Music demos were created from December 2010 onwards, with an early demo of the Theme from Capsule released online in the form of "The Spaceman" on 19th December.[6] More demos and previews were released as production progressed, and the final, complete digital album was made available on 24th February. The album was uploaded to Last.fm on 14th March, 2011.

The film includes an instrumental version of David Bowie's Space Oddity, as performed by JAW. This plays over the final scene and the end credits.

ReactionEdit

The film was featured on the Nebula One (News) website, and was nominated alongside Wingless for a Limelight Film & Arts Award on 23rd May, 2011.[7]

TriviaEdit

The film contains various references to popular culture, in particular David Bowie's Space Oddity. In addition to the premise of an astronaut lost in space, the unseen character of Jenny is an allusion to Major Tom's wife, who he "love[s] very much", in much the same way as Sam tells Jenny and his family he loves them and will miss them "very much". Further, many of the tracks on the score have titles with references to lyrics from the song, including "My Spaceship Knows Which Way to Go" and "She Knows". The title "Pretty Far Out" is a reference to a line from the Flight of the Conchords song Bowie, which pays tribute to songs such as Space Oddity.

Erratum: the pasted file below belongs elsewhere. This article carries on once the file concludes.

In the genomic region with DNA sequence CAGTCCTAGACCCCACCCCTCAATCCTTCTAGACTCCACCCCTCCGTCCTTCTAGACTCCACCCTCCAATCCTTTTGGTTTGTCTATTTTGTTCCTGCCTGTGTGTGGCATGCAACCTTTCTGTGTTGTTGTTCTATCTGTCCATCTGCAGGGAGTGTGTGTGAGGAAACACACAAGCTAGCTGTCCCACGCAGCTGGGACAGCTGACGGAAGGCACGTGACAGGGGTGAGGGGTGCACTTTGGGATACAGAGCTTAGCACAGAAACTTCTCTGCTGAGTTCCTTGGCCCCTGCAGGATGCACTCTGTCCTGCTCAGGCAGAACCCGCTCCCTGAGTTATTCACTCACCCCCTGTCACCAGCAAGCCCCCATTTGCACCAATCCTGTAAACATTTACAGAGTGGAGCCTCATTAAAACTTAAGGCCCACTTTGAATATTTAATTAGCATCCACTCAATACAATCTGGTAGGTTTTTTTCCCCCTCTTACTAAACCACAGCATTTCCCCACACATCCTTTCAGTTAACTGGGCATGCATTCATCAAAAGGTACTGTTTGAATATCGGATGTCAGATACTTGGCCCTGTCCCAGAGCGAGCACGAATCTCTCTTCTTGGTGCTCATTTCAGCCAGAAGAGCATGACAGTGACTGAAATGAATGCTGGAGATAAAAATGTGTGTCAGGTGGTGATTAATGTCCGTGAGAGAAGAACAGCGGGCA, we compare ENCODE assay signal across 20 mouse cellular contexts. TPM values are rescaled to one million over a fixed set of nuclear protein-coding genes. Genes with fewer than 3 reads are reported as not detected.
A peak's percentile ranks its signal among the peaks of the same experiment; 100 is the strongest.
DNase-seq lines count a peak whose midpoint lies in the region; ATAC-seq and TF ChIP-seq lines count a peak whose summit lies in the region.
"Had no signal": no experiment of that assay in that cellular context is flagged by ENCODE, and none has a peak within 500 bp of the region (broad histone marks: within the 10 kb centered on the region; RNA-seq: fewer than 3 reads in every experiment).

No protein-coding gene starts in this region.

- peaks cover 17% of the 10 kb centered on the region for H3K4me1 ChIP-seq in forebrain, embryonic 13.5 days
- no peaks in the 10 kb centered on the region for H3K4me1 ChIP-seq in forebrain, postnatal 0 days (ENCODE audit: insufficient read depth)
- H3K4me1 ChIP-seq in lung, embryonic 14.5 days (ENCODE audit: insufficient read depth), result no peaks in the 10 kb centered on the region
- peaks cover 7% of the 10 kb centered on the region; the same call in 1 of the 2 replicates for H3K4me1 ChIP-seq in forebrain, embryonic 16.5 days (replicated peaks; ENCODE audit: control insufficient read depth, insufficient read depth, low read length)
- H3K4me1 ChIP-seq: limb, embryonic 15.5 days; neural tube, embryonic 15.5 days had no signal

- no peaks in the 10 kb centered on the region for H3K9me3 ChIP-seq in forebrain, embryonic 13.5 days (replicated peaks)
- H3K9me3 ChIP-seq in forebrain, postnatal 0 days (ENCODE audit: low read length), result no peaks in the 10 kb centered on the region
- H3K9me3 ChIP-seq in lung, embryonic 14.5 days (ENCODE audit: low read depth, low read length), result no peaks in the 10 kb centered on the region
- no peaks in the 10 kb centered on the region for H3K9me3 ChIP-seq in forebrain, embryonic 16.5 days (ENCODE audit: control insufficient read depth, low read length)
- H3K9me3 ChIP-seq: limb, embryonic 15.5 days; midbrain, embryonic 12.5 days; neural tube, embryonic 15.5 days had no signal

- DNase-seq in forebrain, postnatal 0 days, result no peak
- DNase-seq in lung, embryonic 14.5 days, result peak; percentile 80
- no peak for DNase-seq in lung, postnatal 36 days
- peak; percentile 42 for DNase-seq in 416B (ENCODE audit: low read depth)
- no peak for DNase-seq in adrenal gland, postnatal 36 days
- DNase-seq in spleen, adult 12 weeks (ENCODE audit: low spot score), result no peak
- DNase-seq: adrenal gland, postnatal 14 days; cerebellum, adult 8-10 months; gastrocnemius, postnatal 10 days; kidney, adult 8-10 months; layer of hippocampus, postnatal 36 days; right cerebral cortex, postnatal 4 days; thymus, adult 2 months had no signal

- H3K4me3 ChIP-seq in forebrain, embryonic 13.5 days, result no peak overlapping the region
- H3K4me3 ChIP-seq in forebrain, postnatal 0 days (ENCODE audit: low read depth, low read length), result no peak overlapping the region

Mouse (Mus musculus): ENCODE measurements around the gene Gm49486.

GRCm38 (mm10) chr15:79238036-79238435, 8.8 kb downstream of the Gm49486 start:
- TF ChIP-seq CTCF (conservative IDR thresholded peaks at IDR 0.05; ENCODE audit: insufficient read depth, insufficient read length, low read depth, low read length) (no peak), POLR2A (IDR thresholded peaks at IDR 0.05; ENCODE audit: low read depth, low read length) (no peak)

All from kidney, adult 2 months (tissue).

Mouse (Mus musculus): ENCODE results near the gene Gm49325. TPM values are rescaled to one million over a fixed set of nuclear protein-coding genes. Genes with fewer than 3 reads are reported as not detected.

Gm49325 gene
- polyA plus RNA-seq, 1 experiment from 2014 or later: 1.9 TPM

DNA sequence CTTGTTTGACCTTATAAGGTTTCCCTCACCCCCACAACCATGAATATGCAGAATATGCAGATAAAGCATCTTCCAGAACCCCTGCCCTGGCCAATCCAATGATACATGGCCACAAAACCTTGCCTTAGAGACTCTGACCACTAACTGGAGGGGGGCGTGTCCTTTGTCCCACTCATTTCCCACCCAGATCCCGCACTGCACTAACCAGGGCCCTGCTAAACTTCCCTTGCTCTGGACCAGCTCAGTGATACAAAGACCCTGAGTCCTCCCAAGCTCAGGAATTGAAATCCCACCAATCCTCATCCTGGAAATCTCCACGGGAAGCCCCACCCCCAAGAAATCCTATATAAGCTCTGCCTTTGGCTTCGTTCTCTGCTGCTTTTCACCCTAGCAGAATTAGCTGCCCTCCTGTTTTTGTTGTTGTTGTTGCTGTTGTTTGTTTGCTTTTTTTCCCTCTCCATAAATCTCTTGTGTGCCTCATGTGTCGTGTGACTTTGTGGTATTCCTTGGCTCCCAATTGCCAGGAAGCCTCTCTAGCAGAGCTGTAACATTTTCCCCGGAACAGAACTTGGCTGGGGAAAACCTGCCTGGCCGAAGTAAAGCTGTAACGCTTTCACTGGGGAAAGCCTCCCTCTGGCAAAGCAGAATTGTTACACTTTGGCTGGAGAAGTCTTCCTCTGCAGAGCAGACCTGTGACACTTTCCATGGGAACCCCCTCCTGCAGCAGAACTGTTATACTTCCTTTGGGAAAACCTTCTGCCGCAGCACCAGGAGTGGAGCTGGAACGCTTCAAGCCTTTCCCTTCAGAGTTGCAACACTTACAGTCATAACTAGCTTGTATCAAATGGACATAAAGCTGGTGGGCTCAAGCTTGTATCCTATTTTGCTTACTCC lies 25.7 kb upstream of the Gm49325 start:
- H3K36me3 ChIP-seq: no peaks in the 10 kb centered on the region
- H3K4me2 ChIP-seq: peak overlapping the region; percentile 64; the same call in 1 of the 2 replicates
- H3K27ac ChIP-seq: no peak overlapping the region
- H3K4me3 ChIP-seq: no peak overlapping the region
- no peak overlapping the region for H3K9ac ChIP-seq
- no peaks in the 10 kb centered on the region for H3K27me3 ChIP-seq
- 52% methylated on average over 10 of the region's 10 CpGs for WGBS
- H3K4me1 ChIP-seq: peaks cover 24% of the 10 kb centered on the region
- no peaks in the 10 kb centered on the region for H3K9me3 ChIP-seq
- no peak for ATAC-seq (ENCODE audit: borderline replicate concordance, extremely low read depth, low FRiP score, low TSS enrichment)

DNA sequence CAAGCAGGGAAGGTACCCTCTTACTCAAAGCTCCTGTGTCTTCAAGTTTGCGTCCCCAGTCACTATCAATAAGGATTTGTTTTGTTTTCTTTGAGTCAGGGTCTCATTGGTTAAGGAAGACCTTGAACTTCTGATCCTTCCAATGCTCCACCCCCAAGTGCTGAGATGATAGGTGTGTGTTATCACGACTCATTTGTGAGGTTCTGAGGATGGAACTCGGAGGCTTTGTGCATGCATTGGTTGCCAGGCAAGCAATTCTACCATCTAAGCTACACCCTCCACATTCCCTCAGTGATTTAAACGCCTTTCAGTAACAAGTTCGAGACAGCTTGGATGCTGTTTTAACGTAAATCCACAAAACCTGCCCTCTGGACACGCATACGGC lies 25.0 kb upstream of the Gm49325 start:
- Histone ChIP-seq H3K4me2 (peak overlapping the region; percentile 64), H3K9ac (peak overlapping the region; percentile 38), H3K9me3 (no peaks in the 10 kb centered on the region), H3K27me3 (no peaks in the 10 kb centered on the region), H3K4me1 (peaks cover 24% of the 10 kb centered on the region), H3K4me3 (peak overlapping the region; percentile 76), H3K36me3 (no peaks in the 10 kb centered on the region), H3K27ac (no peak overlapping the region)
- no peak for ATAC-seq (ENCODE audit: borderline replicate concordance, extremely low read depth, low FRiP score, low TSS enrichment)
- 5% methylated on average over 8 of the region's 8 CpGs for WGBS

Other references appear in lines spoken by Sam, with allusions to Disembodio, Star Trek HAL-9000, the Tin Man and the speaking clock. The character of Pod was inspired by HAL-9000, though Pod's caring nature is evidenced in its blue light, as opposed to the sinister red of HAL.

External linksEdit

ReferencesEdit


Wingless Films
Jim EltonTom Menary
Films:
JerichoThe WalkPossessionThe Passage of TimeBoundedCaptiveCapsuleWinglessSpirit of the FrontierSanctuaryScoutStraw ManDarknessChase the DragonCamera ObscuraKnightDisavowedExileInterventionDesert of Two DevilsHow to Lose Friends & Assassinate PeoplePetriarchSons of MoorlandThe Time CollectorSolitude — "The Slow Method" — Locked AwayCantharsis — "Dinner Date" — Coming HomeBy the SwordThe Guardsman
Series:
The Lite Blues (2012— )
Shorts, non-narrative, documentaries and presentations:
AttentionFires of ChildhoodColourization of a JourneyFiftyAll AngelsA Flat AbstractionCloud Dance
Upcoming, cancelled and unreleased projects:
Protected (unreleased) — An Itch in TimeDay in Dystopia
People:
Laimis BilysDavid BurburyJames CotterLiam DochertyAllister GallAlex GilbertJulian KempMike KinseyAnnie KnightRobin ManfordSean McArthurMarie L Muñoz AcostaBoyd RogersJulian SeagerBill SheikhRick StearJohn Tomkins
Related articles:
CollaborationsMusic of Wingless FilmsWingless Films IdentEternal Silence